Towards greener data centres, 2012-2015

CE Delft has conducted a study on the potential for reducing the CO2 emissions of Dutch data centres. It was carried out for the development organisation Hivos, which is appealing to these centres to make an active effort to reduce their energy consumption and CO2 emissions.

The study estimates the total power consumption of Dutch data centres at 1.6 TWh, equivalent to the consumption of 450,000 households. In a business-as-usual scenario consumption is predicted to rise substantially, to 2.1 TWh in 2015, equivalent to the consumption of 600,000 households and 2% of aggregate Dutch consumption.

There is plenty of scope for the data centre industry to operate more sustainably and reduce its CO2 emissions.

  1. A pivotal first step is to reduce energy consumption by improving energy efficiency. The City of Amsterdam now has energy efficiency standards in place for data centres, and if these were to hold for centres outside Amsterdam, too,  a 20% reduction is energy consumption could be achieved, equivalent to the consumption of 85,000 households. Since many of the measures concerned are already cost-effective, numerous steps are already being taken in this direction.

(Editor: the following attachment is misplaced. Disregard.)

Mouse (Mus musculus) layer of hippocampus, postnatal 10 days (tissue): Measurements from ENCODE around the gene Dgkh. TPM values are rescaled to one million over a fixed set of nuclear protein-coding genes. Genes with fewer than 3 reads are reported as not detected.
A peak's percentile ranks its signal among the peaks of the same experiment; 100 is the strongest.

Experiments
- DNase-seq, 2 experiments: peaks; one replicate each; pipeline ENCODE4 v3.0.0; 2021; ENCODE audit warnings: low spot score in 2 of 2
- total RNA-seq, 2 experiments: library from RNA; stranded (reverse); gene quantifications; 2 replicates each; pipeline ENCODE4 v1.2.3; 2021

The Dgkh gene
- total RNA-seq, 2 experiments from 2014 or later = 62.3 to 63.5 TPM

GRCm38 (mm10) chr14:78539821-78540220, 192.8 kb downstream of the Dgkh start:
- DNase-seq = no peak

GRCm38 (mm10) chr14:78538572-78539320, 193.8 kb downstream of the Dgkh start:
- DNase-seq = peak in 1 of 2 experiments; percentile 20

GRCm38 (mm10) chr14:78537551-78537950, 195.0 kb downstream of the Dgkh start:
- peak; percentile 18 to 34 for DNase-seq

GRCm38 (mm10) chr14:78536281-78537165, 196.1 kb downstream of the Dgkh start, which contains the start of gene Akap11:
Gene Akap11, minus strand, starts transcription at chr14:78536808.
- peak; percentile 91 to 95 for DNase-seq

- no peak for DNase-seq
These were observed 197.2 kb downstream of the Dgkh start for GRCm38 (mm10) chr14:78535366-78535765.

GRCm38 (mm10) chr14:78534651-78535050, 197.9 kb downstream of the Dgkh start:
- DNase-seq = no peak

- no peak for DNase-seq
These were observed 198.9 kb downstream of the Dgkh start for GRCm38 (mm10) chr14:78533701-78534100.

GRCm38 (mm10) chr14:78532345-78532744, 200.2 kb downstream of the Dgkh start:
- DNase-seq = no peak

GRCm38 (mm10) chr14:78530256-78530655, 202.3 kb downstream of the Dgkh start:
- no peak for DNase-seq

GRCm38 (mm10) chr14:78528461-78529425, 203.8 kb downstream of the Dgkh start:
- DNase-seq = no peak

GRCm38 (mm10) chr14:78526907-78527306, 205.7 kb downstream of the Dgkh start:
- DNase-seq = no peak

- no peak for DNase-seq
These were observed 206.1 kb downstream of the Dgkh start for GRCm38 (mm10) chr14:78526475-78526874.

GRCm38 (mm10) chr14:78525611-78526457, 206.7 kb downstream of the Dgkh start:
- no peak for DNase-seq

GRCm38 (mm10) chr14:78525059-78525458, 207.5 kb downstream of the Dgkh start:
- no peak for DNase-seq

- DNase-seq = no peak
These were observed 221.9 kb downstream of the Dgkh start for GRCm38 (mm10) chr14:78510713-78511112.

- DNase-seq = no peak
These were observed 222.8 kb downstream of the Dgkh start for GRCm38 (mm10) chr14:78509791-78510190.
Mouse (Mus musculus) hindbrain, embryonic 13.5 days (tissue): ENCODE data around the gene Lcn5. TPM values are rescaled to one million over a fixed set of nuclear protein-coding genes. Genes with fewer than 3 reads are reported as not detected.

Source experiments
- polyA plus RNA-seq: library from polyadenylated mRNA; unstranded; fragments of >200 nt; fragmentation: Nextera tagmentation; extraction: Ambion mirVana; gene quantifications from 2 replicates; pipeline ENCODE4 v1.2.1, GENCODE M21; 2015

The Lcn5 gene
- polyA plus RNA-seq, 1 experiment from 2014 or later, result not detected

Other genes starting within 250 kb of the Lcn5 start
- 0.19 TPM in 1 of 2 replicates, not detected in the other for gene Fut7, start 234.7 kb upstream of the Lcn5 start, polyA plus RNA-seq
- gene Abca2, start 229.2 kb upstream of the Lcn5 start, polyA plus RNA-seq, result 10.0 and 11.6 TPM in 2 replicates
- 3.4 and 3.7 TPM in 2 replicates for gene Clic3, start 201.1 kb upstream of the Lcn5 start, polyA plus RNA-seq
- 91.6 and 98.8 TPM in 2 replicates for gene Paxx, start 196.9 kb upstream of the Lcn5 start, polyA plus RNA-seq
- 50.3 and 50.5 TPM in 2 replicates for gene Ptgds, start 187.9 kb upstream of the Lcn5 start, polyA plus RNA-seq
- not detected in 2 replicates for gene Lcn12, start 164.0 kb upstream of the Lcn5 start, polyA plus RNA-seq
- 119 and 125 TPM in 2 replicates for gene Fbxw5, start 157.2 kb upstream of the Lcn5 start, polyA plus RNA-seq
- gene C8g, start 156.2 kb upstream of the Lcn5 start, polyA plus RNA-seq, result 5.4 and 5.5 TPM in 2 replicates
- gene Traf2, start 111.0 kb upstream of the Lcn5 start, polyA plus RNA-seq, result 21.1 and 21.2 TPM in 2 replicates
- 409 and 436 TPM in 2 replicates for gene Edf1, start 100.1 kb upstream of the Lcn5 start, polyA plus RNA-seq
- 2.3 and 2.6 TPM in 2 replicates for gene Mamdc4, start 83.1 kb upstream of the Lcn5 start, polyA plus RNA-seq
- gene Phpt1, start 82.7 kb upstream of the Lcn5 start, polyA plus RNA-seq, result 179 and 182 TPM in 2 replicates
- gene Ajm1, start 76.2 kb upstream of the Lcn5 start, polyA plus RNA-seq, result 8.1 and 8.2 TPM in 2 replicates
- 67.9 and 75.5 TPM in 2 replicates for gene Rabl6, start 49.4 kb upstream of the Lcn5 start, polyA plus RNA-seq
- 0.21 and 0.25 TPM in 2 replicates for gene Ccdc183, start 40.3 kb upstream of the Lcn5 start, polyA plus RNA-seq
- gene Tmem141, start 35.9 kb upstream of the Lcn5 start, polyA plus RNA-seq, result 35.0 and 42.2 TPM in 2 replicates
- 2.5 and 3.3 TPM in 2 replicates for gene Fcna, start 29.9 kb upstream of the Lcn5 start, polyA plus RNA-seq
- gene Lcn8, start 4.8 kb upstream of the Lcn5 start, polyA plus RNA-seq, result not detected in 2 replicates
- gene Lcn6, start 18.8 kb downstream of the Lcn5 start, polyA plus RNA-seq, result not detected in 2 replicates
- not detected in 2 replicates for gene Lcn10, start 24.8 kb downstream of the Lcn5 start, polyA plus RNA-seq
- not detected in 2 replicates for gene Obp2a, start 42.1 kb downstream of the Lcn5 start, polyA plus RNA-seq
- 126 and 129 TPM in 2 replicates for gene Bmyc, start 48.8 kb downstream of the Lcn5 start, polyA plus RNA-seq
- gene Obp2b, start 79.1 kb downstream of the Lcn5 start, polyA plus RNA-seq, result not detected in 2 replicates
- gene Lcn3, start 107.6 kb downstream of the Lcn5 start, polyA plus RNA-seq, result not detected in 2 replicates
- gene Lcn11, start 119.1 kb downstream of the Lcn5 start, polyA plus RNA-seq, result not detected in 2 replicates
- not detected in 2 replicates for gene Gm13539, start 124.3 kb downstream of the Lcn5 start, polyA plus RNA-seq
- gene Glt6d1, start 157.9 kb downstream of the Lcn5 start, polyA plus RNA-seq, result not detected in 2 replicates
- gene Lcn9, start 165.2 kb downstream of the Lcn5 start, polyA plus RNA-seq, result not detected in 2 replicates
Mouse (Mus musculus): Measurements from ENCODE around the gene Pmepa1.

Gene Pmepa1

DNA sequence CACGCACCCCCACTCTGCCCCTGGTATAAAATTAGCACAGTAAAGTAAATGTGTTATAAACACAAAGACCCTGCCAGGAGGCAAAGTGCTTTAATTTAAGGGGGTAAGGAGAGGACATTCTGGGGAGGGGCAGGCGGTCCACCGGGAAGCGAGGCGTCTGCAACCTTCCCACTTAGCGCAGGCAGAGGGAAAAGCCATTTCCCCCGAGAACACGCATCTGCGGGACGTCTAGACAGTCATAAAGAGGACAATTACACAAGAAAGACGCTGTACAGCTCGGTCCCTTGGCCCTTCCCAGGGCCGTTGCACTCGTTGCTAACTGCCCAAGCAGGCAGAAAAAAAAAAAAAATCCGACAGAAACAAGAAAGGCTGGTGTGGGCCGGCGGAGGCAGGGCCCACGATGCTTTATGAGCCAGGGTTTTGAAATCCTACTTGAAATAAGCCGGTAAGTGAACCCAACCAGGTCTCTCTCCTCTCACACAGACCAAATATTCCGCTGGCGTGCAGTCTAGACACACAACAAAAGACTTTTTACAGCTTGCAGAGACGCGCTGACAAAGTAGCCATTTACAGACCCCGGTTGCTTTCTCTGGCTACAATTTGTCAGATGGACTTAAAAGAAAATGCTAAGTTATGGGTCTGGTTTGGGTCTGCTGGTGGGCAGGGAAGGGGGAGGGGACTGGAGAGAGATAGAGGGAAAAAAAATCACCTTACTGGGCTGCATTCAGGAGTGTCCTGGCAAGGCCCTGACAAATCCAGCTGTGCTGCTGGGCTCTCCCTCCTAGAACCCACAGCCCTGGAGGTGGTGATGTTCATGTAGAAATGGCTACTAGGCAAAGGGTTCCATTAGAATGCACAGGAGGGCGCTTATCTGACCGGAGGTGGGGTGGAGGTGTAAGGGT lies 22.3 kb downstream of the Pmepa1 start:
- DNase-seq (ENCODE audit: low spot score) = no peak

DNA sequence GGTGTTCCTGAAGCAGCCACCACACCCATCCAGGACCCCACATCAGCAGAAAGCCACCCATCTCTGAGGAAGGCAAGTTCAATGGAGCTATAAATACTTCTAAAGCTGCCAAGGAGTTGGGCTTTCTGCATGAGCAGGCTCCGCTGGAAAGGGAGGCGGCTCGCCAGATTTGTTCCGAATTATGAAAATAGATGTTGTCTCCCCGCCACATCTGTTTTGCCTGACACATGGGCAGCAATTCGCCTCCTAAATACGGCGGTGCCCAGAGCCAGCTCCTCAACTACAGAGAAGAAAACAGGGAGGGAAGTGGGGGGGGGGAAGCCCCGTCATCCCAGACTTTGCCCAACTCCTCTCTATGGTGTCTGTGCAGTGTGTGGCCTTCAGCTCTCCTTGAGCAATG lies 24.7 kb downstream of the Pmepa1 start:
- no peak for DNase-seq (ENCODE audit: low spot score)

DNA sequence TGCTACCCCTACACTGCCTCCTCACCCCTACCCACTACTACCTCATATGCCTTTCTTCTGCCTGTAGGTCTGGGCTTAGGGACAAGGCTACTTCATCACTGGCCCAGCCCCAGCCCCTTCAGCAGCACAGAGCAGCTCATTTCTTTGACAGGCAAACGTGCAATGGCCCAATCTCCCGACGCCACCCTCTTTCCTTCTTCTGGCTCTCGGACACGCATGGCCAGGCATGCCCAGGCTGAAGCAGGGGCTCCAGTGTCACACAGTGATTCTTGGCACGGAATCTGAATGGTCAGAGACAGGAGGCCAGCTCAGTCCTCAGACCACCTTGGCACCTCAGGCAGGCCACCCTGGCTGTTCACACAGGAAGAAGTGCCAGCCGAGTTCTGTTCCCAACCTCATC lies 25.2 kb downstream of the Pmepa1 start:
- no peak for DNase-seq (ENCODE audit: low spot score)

2. The most effective way to improve the sustainability profile with respect to energy use is for data centres to  invest in more renewable energy capacity, either themselves or in collaboration with other parties, passing on additional costs to customers. This will not only lead to a real decline in CO2 emissions, but also send out a clear signal. Simply purchasing ‘green power’ on the market, while being a far cheaper option, does not lead to cuts in carbon emissions. There is less green power available with an environmental ‘Milieukeur’ certificate and besides helping make consumers more environmentally aware it can also have an indirect political effect. A quite different option that does lead to carbon cuts is to offset emissions by funding renewable energy projects, in the developing  world, for example.

In all these cases there is plenty of scope for action, with only modest additional costs for datacentre customers.